Responding to Hate Groups
Racist, anti-Semitic and anti-immigrant literature has occasionally appeared on the property of residents of neighborhoods in Annapolis, generating expressions of concern.
Their alarm is well-founded. The group responsible for the flyers, The National Alliance, is the largest neo-Nazi organization in the United States and has a chapter in Baltimore. The National Alliance apparently believes that Annapolis is a fertile ground for its recruitment and propaganda activities.
City law enforcement officers, as well as elected officials, have received calls from dismayed citizens demanding action. Little can be done legally, unless a crime has been committed. The distribution of literature, however vile, is protected by the Constitution. However, acts of vandalism are against the law. Those who are the victims of such offenses should call the police.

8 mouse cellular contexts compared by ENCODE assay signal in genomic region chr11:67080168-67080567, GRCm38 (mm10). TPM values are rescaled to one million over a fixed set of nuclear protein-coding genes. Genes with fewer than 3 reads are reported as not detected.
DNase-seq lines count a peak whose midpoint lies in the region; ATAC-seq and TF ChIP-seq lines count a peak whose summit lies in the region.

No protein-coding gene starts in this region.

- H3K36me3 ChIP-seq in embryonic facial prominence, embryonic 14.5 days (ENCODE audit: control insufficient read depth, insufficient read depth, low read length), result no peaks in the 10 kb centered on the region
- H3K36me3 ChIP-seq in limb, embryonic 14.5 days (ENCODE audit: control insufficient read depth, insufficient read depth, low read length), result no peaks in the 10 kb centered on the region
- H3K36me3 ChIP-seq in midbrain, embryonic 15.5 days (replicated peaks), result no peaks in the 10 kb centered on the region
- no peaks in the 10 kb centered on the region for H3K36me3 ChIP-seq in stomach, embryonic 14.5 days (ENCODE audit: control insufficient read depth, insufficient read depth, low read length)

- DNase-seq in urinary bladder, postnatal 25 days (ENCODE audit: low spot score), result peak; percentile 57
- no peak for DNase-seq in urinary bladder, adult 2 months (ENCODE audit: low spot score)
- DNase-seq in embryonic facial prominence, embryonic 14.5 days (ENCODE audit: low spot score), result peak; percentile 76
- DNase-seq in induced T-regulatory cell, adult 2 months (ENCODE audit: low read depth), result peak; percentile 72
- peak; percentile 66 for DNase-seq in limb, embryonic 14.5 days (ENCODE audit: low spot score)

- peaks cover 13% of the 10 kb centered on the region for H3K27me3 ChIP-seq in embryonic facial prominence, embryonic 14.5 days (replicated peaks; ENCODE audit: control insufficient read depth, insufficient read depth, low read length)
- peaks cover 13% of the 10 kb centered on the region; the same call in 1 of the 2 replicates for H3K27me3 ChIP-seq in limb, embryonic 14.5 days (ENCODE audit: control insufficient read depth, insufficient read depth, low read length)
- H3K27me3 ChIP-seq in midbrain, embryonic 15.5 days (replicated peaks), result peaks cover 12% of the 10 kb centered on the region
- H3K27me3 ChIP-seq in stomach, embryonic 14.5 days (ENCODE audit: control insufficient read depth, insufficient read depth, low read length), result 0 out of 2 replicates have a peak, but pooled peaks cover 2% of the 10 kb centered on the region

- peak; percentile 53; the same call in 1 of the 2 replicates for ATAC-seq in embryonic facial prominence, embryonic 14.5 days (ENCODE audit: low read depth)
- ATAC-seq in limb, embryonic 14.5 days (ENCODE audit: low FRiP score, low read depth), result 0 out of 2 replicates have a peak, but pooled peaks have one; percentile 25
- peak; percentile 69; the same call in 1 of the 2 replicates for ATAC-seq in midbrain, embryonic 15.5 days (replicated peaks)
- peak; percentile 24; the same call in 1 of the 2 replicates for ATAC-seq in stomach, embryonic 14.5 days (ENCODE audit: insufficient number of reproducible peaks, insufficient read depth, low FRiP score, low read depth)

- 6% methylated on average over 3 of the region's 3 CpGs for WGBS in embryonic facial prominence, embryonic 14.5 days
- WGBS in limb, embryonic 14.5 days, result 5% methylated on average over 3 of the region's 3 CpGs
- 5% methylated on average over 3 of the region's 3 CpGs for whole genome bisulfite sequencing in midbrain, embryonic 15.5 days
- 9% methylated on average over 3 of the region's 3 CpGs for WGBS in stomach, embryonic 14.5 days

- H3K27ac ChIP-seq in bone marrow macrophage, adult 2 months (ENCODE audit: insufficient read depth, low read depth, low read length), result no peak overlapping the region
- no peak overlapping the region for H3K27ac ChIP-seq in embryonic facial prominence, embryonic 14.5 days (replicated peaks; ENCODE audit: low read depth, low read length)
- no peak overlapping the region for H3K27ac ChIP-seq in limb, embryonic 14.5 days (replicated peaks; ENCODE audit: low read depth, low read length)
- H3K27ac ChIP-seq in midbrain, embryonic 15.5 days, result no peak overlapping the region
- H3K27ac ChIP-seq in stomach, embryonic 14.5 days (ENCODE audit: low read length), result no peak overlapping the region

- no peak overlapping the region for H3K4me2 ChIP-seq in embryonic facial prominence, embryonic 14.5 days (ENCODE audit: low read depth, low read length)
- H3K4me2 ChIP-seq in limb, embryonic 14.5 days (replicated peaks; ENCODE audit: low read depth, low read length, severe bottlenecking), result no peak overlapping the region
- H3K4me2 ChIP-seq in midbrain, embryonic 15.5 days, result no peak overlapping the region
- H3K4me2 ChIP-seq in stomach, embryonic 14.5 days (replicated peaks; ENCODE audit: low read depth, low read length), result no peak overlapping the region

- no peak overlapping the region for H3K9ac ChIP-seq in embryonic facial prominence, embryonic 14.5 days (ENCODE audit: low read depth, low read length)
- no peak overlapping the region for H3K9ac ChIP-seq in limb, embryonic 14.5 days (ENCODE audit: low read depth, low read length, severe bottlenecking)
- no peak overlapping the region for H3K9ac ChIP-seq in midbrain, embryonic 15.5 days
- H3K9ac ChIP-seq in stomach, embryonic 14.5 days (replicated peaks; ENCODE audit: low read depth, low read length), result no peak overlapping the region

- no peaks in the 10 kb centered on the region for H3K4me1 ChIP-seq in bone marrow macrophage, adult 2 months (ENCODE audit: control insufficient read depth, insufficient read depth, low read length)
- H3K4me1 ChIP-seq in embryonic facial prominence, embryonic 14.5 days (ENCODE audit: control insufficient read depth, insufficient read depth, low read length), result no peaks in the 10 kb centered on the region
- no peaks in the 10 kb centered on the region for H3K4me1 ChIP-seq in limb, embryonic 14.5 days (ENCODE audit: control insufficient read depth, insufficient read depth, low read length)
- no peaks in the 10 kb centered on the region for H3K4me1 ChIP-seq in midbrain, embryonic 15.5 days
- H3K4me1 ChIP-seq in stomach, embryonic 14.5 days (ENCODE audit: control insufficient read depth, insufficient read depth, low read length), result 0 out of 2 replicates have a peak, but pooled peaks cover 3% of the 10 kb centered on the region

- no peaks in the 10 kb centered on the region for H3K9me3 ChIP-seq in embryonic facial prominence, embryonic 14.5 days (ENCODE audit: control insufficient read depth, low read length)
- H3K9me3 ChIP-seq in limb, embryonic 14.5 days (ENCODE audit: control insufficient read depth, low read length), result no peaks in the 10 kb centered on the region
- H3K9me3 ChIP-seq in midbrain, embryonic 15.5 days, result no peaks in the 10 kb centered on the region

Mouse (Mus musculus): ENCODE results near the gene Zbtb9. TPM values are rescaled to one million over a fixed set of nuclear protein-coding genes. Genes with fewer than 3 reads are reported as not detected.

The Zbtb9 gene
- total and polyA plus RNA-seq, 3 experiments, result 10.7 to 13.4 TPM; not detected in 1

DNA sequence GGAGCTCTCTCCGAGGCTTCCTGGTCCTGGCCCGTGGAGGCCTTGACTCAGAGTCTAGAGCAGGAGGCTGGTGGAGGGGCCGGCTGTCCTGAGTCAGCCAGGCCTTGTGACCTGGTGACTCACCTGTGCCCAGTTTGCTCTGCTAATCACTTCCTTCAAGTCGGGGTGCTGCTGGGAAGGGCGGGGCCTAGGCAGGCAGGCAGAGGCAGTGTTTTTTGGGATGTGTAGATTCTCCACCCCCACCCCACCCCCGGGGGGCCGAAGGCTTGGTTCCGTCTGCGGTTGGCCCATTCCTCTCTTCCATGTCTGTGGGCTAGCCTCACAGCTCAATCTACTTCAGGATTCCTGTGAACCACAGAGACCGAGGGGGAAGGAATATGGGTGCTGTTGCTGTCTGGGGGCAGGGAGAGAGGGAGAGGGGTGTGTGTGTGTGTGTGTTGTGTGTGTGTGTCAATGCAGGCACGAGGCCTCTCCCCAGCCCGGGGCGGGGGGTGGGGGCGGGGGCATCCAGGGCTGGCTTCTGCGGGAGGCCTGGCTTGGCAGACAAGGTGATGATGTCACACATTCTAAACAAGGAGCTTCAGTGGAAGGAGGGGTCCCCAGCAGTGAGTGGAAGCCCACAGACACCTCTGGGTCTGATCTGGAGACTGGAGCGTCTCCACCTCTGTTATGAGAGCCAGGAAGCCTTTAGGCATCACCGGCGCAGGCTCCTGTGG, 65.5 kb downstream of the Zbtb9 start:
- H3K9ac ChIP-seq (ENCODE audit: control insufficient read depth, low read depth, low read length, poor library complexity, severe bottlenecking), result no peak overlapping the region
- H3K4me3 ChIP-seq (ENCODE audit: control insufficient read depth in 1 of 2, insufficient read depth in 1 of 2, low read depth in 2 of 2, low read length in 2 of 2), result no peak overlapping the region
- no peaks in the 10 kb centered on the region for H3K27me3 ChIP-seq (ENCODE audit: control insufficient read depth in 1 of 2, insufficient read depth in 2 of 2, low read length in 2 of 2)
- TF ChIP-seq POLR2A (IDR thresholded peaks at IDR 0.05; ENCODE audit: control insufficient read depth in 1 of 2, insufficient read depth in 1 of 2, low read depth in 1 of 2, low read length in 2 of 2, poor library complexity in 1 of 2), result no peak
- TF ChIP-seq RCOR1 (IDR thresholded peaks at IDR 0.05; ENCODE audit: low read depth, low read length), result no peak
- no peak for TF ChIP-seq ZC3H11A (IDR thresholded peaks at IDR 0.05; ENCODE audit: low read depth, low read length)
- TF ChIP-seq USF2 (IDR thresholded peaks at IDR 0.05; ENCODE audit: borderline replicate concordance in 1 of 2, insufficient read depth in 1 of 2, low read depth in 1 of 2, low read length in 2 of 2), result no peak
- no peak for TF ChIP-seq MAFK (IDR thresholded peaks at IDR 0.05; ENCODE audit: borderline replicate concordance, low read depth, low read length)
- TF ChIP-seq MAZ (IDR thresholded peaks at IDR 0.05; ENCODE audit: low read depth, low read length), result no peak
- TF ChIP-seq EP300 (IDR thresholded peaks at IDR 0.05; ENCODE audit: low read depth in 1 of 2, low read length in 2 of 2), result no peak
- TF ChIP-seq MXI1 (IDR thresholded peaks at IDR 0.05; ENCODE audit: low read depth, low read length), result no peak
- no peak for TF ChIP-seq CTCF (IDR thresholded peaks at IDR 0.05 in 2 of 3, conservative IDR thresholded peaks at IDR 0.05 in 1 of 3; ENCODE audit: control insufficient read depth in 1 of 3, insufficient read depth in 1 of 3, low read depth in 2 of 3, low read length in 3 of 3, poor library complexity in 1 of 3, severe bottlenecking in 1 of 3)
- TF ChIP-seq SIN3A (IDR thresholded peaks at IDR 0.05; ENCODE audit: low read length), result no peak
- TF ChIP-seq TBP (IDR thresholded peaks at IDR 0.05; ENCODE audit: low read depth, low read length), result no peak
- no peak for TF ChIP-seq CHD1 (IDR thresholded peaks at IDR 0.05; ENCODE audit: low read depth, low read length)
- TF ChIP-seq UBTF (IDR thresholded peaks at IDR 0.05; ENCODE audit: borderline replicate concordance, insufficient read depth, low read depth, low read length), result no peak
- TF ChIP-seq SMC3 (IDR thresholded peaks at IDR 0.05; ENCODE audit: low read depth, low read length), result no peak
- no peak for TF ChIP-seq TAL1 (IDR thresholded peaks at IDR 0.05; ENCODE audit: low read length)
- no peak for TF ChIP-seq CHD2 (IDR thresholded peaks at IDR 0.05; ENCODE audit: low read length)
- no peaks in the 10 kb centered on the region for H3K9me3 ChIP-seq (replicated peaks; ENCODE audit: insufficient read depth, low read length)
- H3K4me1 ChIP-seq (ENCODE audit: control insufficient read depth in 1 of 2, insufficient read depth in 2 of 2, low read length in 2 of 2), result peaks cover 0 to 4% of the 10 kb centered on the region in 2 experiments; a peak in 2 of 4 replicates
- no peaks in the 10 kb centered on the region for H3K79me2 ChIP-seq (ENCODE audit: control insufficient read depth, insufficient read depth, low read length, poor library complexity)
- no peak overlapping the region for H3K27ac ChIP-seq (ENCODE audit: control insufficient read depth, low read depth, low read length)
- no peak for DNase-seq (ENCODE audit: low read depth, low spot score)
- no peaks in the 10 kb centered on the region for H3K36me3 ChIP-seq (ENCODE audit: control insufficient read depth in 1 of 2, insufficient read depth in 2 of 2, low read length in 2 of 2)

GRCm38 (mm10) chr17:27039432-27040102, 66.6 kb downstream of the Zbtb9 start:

Responding to Hate Incidents
There also are ways in which citizens can respond to hate incidents like literature drops at their homes. While the first reaction of many people is to suggest that organizations like The National Alliance be ignored, this is the worst approach. Hate groups interpret silence as a sign that people quietly support their goals, and they increase their activities in the area as a result.
Residents who experience hate incidents, as opposed to crimes, are urged to notify the Human Relations Commission. A member of the Commission will be in touch with all persons who inform us that they have been targeted by a hate group.
Knowing how to respond effectively requires education. The Human Relations Commission has established a speakers bureau to brief community organizations and other groups about how to deal with hate groups. Organizations interested in receiving a presentation should contact the commission.